With the overall Championship run and won, attention turned to the other divisions, with all categories still up for grabs going into the final race. In the women’s championship Elise Beavis had built a solid buffer over Nora Doksrod in the thirty strong women’s division and put an exclamation mark on her win with a brilliant fifth place in the final race of the event, to take her to 22nd overall. With the level increasing all the time, it is only a matter of time before we see our women sailors on the podium at a major event. The battle for third was intense, with Mathilde Robertstad taking third place after a great battle with Isabella Fellows and Hattie Rogers from Great Britain, Robertstad also claimed a ninth placing in the first race of finals racing on the penultimate day showing her talent.
In the junior division (U20) which had over seventy entrants, it again came down to a fantastic battle Paul Hameetman from the Netherlands finished eighth overall and took the win over Jack Ferguson from Australia who finished 17th overall just 7pts ahead of Antonin Radu of Switzerland who finished 19th overall. With so much young talent coming through the fleet, the future is extremely bright for the class. With many sailors stepping straight out of Optimists and into the WASZP or using the WASZP as a cross training platform with their youth classes, we are seeing fantastic retention in the fleet which is not just great for WASZP but also the sport.
The Apprentice division (age 26-39), it was an Italian trifecta, with the Savoini’s took out 1st and 3rd with Enzio in first and Emanuele in third, in the middle was foiling week champion Ettore Botticini who had a fantastic week to finish fourth overall. Again, this shows the spread of ages throughout the WASZP fleet; sailors over any age can be competitive at the top of the fleet. Something very unique and special to the WASZP Class.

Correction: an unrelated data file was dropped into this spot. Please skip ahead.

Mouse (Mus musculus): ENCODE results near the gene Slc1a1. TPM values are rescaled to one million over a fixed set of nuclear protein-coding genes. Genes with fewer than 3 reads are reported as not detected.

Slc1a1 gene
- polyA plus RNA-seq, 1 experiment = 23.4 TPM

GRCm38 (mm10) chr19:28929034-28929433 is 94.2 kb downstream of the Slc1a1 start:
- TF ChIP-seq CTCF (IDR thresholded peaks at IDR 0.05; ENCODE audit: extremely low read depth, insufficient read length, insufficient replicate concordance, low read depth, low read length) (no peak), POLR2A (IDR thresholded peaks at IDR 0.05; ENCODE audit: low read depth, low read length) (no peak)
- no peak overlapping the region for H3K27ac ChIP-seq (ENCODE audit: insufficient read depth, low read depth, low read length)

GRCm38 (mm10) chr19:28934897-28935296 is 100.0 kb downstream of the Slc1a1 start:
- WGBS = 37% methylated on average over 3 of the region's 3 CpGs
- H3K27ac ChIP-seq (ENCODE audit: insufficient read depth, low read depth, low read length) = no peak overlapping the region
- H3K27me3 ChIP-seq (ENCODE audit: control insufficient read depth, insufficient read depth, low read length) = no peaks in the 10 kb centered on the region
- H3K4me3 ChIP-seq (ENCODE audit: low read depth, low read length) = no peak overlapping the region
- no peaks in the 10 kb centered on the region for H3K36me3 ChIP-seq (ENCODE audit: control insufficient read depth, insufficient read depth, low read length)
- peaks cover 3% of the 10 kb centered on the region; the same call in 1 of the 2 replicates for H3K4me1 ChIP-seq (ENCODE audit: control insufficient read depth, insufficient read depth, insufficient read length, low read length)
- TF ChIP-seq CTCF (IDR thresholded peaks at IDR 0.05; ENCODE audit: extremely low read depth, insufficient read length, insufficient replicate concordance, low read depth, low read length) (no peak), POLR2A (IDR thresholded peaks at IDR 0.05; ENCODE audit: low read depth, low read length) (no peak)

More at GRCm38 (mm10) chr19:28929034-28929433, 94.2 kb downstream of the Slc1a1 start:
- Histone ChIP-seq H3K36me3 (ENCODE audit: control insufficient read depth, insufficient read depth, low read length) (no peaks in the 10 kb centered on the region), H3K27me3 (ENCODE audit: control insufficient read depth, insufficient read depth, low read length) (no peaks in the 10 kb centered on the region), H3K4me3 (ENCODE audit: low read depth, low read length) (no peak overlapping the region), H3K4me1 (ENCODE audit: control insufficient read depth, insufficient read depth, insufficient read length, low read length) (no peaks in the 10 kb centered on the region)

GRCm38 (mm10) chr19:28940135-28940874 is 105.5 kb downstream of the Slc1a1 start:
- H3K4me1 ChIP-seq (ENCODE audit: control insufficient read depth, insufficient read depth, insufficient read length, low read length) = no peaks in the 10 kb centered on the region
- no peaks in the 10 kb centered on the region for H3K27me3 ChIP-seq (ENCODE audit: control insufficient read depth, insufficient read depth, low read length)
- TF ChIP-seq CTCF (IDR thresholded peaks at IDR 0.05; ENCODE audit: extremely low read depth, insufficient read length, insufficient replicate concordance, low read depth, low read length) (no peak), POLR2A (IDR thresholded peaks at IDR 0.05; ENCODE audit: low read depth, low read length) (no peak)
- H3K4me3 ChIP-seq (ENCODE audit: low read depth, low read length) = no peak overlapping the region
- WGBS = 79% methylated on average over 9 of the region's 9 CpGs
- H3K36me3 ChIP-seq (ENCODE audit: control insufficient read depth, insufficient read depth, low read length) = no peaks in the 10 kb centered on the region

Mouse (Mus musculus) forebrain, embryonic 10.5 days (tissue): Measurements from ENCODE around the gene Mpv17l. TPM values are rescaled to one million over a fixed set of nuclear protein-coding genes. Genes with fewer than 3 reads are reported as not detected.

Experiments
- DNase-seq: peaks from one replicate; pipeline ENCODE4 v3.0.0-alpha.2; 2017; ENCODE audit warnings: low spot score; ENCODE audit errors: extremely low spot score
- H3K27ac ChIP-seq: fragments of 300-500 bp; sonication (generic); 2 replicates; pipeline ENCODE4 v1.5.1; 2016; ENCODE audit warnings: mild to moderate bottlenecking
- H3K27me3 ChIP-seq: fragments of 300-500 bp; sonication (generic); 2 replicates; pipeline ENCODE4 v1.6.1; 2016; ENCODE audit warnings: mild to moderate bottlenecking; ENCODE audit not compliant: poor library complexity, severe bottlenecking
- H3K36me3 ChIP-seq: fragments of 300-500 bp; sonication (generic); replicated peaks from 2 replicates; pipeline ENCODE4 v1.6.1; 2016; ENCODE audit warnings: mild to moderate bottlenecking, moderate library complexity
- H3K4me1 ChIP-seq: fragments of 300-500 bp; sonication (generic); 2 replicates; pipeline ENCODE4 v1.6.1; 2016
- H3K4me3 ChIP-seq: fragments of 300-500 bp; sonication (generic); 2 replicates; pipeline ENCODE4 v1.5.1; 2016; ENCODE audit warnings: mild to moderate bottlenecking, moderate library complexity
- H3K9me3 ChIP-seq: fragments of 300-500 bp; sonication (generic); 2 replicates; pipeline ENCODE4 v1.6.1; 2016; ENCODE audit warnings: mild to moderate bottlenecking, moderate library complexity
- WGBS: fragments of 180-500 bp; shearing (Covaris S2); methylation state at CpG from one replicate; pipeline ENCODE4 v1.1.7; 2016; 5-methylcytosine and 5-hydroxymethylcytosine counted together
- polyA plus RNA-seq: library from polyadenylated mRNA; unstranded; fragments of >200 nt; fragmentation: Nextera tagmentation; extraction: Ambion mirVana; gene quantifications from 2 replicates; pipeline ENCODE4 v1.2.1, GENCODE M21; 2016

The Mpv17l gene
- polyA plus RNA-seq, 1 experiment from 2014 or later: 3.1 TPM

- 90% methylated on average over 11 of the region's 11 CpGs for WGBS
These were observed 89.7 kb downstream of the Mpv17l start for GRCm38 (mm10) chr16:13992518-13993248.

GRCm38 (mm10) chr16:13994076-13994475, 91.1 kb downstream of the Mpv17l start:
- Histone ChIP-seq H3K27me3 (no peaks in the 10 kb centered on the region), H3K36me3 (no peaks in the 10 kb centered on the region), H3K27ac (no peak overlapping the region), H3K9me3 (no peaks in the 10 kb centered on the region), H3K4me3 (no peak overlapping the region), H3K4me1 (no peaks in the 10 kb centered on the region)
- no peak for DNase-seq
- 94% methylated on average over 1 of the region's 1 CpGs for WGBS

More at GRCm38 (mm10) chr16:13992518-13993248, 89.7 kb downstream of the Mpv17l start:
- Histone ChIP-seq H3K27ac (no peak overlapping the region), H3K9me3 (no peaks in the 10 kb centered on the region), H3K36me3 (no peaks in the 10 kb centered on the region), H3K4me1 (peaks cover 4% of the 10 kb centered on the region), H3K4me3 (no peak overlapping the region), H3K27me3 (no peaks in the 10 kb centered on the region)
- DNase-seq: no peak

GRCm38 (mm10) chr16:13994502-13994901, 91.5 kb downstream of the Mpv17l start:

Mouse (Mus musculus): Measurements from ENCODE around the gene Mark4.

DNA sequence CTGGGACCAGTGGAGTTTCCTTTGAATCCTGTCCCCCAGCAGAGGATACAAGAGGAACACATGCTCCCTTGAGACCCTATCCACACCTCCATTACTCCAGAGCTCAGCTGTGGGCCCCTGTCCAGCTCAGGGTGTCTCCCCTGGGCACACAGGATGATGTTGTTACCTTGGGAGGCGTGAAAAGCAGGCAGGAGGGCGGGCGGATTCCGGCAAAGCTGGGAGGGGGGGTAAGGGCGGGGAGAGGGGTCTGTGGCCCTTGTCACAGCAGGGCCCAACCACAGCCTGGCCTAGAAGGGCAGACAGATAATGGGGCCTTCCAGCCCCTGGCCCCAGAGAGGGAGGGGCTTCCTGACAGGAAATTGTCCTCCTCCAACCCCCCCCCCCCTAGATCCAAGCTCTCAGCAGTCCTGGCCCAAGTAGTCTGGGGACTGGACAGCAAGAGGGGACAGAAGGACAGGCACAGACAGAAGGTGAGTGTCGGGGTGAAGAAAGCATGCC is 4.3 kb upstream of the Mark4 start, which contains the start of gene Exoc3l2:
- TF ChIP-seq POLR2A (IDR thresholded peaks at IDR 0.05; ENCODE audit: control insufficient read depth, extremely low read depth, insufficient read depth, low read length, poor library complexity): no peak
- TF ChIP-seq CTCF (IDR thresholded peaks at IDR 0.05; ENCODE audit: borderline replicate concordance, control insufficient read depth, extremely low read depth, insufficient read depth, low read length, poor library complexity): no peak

The master’s division was again a hotly contested championship with former French Olympic sailor Pierre LeBoucher taking first place and 24th overall, just three places ahead of Giovanni Bonzio from Italy who put in a mighty effort on the final day. George Wills from New Zealand continued the awesome performance from the kiwi team to place 3rd in the masters.
The super-master division (over 50) had a fantastic 19 entrants and there was awesome racing all the way down the fleet. The stoke is very high in this area of the fleet, with a great community of older sailors competing at a high-level, but also enjoying their own battles within the fleet. Plenty of beer bets at this end of the fleet. Andrew McDougall sailed a fantastic regatta to win the super-master division, Ulrich Volz from Switzerland backed up his 2nd placing at the Euros in the super-master category with another 2nd at the Games. An epic battle for third place ensued on the final day of racing with just three points separating Geoff Carveth from GBR, Jervis Tilly from Australia and Mikel Vazquez from Spain. Carveth took third placing despite a DSQ in the final race and a fast-finishing Tilly who placed 11th in silver fleet to nearly snatch a podium spot.
In silver fleet, Louis Schofield from Australia showed he will be a force to be renowned with in the future with a dominant performance yielding three wins in the finals series to take the silver fleet by 35pts, to Olly McGill from GBR and Simon Marecek from CZE. Schofield will be looking to make the jump up to gold fleet when the International Games head to his home city in Melbourne (Sorrento) in 2023.